A man and a woman, Devlin and Rebecca, sitting in a living room talking. Their conversation zigzags through their shared and undivided past and present. She tells him, he is listening, trying to get access to her thoughts, feelings and memories. Sometimes she talks about a sadomasochistic relationship, sometimes about war memories that cannot be her own, but which she apparently experiences, and finally about the child she lost on the platform of a train station. He becomes confused by the contradictions, the open ends, the distance and then again the intimacy she expects from him. The more she tells us, the more questions arise: What did her affair with the dangerous travel guide mean? Is the violence a memory or a desire? Who is this large group of people on a beach fleeing into the sea? When did all these events take place, and above all: who is he himself in this story? Devlin tries to connect the words and facts, to order time, to calm Rebecca, but new elements in her story, small shifts in time and space, make any form of reconstruction impossible. He has no choice but to allow himself to be carried away, to let go of any fixed position, to change his role in her story every time she indicates this. Sometimes she turns him into a lover, sometimes into a therapist, sometimes into a witness, to an abomination, sometimes into a felon. Finally, he will discover that she is not seeking after him, but for herself, for her own voice, for the possibility that a single living body may become receptive to the millions of dead in history.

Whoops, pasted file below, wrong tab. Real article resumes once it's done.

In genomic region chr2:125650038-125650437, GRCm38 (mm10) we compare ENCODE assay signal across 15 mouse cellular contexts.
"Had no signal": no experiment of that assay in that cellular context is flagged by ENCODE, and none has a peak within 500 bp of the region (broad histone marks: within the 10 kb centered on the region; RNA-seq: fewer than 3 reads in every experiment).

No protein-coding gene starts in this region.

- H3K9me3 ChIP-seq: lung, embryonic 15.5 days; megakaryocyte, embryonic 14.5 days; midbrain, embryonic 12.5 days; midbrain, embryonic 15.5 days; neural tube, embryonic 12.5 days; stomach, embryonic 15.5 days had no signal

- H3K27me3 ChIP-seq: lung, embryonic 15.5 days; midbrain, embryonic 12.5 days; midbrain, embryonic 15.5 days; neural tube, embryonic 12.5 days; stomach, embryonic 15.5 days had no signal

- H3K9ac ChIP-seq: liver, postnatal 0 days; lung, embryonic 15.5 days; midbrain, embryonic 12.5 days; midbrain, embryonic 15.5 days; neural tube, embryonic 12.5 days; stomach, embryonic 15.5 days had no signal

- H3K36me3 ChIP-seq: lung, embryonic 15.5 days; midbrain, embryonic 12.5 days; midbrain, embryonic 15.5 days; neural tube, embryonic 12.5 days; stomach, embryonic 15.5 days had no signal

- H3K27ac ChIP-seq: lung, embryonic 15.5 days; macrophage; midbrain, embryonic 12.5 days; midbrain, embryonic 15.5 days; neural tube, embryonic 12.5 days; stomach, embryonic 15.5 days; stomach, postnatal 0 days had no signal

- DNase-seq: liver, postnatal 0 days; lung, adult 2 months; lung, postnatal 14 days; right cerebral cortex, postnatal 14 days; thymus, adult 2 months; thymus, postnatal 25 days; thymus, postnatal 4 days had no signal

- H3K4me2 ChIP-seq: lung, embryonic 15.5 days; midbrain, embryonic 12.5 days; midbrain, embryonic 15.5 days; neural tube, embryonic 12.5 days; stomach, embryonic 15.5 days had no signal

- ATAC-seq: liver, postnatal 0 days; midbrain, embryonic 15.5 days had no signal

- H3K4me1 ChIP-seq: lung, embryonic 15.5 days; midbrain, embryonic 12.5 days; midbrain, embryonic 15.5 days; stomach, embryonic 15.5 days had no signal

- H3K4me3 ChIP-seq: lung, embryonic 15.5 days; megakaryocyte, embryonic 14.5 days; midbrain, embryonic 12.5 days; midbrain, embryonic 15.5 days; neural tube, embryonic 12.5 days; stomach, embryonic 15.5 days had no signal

The British author and Nobel Prize winner Harold Pinter (1930 - 2008) was a versatile theatre man: actor, director and author. His very first plays, in the late 1950s, already sounded like a literary language in its own right. In his later work, political themes come increasingly into focus: power and speech, remembering and forgetting, the ruthless history in the present. Ashes to Ashes (1996) is one of his last plays, written after the genocide in Rwanda and the Balkan wars. In this play, for the first time Pinter, who descended from Eastern European Jewish ancestors, explicitly focusses on the Shoah.